In 1638 MacColla became involved with the Earl of Antrim’s plans to invade the Highlands from Ireland, using the MacDonald – MacDonnell relationship; the Earl of Antrim was described by the historian CV Wedgewood as ‘handsome but brainless’ just for your information. MacColla had been involved before, and managed to get for himself a reputation. In 1638 as we have heard, Antrim proposed the first version of his invasion schemes, and in response Argyll had raided and imprisoned many of MacColla’s family.
Which, sadly for Argyll and his future happiness, did not include Alasdair himself, or his brother Ranald. They fled to Ireland and started getting involved in the fighting there, getting involved in the Irish revolt, and generally carrying out his role as highland warrior. But what you need to remember about MacColla is that what motivated hm and his family was not the king, or even Antrim, or the rebellion; that motivated him was to
- Get his lands back and
- Restore the fortunes of the MacDonalds
- Take vengeance on the Campbells and
- No, seriously, take vengeance on the Campbells.
Between 1641 and 1644 then, MacColla changes sides three times, even spending a while fighting in Ireland for Munro – didn’t last, obviously. But in 1643 he got a taste of what he was looking for when he raided Islay and Colonsay, and before he was driven back to Ireland managed to acquire a fearsome reputation in the minds of the God Fearing inhabitants. Or should I say Campbell fearing inhabitants.
In Ireland also he acquired a fearsome reputation, reputedly being involved in the Portna massacre of Protestant officers in 1642. However, his there is another thing I need to tell you about MacColla for which he may have been famous at the time, and for which a historian called David Stevenson argues he should be more famous now, and that was his fighting skills. Now MacColla is always described as a massive giant of a man, which might reflect the size of his warlike reputation, but there’s something more specific, known to history as the Highland Charge.
Now, you will heard about the Highland Charge I think? And maybe particularly in regards to its death on the battlefield of Culloden in 1745? A terrifying charge of highland warriors, that swept all before them, that turned the knees of disciplined soldiers to a jelly-like consistency and turned them into the aforesaid chaff before the wind? Well, I never really unpicked it, but I understand there is a technique to highland charging. Also, I suspect in my mind was that it had always been a thing; you know, you met a 12th century MacDonald in the halls of the Clan chief over an ale and you started the conversation might start with ‘done any good highland charges recently?’ But no; apparently, the famous charge starts only in the early 17th century, in the 1640s.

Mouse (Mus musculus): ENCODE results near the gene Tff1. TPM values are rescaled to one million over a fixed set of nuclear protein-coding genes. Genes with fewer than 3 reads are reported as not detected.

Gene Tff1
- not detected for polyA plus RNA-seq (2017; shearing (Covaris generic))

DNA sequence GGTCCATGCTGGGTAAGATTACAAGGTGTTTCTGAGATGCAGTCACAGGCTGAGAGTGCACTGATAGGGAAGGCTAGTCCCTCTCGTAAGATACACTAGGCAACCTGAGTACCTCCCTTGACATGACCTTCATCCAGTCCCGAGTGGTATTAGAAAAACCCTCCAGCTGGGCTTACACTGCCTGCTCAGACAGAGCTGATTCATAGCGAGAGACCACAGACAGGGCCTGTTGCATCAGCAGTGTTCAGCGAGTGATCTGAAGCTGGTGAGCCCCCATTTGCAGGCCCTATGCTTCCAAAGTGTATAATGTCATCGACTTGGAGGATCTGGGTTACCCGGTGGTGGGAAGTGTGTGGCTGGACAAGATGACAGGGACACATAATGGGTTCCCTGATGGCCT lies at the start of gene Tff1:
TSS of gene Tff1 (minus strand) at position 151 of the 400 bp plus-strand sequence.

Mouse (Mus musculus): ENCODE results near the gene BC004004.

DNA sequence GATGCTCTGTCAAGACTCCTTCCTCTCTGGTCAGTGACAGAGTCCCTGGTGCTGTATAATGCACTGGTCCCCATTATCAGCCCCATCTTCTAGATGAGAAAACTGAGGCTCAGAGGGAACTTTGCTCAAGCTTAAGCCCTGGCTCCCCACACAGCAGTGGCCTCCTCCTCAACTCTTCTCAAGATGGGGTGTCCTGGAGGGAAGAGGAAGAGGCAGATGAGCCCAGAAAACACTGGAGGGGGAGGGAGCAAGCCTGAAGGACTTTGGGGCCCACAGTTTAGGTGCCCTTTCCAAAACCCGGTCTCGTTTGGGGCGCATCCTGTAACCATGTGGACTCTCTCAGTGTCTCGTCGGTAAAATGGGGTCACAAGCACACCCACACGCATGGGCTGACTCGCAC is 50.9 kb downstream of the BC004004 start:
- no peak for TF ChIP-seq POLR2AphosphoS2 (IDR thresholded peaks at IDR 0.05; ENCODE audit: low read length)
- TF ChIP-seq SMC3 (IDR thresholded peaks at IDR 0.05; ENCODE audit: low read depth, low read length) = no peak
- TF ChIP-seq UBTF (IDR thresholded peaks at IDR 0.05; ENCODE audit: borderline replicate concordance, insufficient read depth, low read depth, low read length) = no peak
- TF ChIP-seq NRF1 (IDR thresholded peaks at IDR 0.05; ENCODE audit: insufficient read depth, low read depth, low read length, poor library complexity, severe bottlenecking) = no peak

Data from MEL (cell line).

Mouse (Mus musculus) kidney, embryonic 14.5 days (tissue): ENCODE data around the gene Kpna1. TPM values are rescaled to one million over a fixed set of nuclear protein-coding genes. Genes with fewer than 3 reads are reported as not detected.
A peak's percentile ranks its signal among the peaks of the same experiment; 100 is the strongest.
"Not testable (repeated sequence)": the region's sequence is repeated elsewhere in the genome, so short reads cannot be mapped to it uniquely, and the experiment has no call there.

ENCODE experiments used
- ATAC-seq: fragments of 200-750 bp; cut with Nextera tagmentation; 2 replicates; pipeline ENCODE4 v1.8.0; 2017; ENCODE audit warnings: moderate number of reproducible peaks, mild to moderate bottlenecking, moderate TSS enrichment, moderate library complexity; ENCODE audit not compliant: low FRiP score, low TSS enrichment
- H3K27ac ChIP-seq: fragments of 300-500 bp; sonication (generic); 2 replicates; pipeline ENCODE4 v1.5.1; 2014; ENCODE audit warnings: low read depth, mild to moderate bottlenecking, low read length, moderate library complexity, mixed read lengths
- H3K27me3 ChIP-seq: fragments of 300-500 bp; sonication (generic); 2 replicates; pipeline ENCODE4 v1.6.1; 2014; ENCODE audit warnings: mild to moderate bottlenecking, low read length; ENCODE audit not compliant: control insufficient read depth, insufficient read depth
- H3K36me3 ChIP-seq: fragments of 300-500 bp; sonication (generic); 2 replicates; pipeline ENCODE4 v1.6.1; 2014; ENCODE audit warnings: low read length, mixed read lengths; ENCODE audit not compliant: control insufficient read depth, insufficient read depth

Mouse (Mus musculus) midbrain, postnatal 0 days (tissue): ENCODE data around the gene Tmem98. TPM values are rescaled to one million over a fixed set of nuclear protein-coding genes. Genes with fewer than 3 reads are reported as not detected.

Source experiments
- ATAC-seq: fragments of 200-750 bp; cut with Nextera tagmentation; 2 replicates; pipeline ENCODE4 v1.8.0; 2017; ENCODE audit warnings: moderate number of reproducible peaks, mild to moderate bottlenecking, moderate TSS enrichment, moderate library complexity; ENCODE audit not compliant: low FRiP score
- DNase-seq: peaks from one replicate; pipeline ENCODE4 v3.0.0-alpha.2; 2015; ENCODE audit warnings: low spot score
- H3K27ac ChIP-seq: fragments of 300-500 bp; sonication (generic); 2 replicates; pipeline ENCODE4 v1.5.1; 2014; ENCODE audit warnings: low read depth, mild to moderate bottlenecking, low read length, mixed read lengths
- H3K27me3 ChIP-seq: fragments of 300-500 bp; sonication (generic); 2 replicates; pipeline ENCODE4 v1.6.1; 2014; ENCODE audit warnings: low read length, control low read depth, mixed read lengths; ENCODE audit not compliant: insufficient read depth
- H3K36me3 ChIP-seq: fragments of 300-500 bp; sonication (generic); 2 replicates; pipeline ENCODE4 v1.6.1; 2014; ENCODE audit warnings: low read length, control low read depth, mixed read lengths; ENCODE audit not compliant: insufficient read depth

So what is it, apart from 15 stone of hairy highlander running at you very quickly yelling at the top of their voice that they are not feeling friendly today? There was a process. Firstly, highlanders would approach their enemy, bearing loaded muskets – and that was an eye opener for me, muskets. They line up, and they would let lose their volley, and the enemy would also let loose their first volley in reply. All very civilised. The enemy would then presumably then concentrate on reloading a musket, and that is a job that requires, concentration, diligence and most importantly time, especially in the 17th century. While they were doing that if they cared to look up, or listen, they would notice that the highlanders were not so engaged; instead they had immediately dropped their muskets, drawn a one handed basket hilted sword, and were legging it towards their enemies including the requisite yelling about their personal feelings and immediate intentions. Now, having 15 stone hairy highlanders running at you in an unfriendly manner, in fact even the ones who had taken the trouble to shave their legs the night before, was not the best environment for the fiddly job of loading a musket. So if done correctly the highlanders would be on you before the loading process was done; the receiving enemy would therefore be armed with unloaded muskets, which did not have bayonets, and so were effectively armed with very unwieldy clubs.
Now there was a problem; armies had gone to the trouble of trying to deal with this, and so had provided pikemen supposed to protect the musket men while they reloaded. Which brings us to the third element of the highlander’s arms, the small, shield, the target, a wooden shield covered in leather. With this, the charging highlander would catch the point of the pike, and then hack off the pike’s metal point leaving the enemy holding a big stick, more suitable for the cultivation of runner beans than beating off even a smooth legged highlander with a bad attitude.
It took time in the early 17th century to adopt these tactics, and afterall the highlanders had been used to wielding heavy, two handed swords; so they had to be re-equipped with musket, single handed sword and target, and retrained. It had been assumed that probably it was Montrose who invented the tactic, but Stevenson has instead identified the battle of Larney in Ireland.
On February 11th 1642 a strong band of armed Protestant settlers were ambushed by MaColla and his men. In the ensuing battle, it was recorded that MacColla
‘commanded his murderers to lay down all their fyre-arms
then the same writer recorded that they fell on the settlers with swords
in such a furious and irresistible manner that it was reported that not one of them escaped
This does indeed sound spookily like the highland charge previously discussed.
So, now that we have prepared the guest room for MacColla and Montrose, next time, we will hear whether or not this new approach to warfare would have any impact back in Scotland, when MacColla managed to finally get Antrim to send him back to the home country.
 The Highland Charge Stevenson, David History Today; Aug 1, 1982; 32, 8; ProQuest pg. 3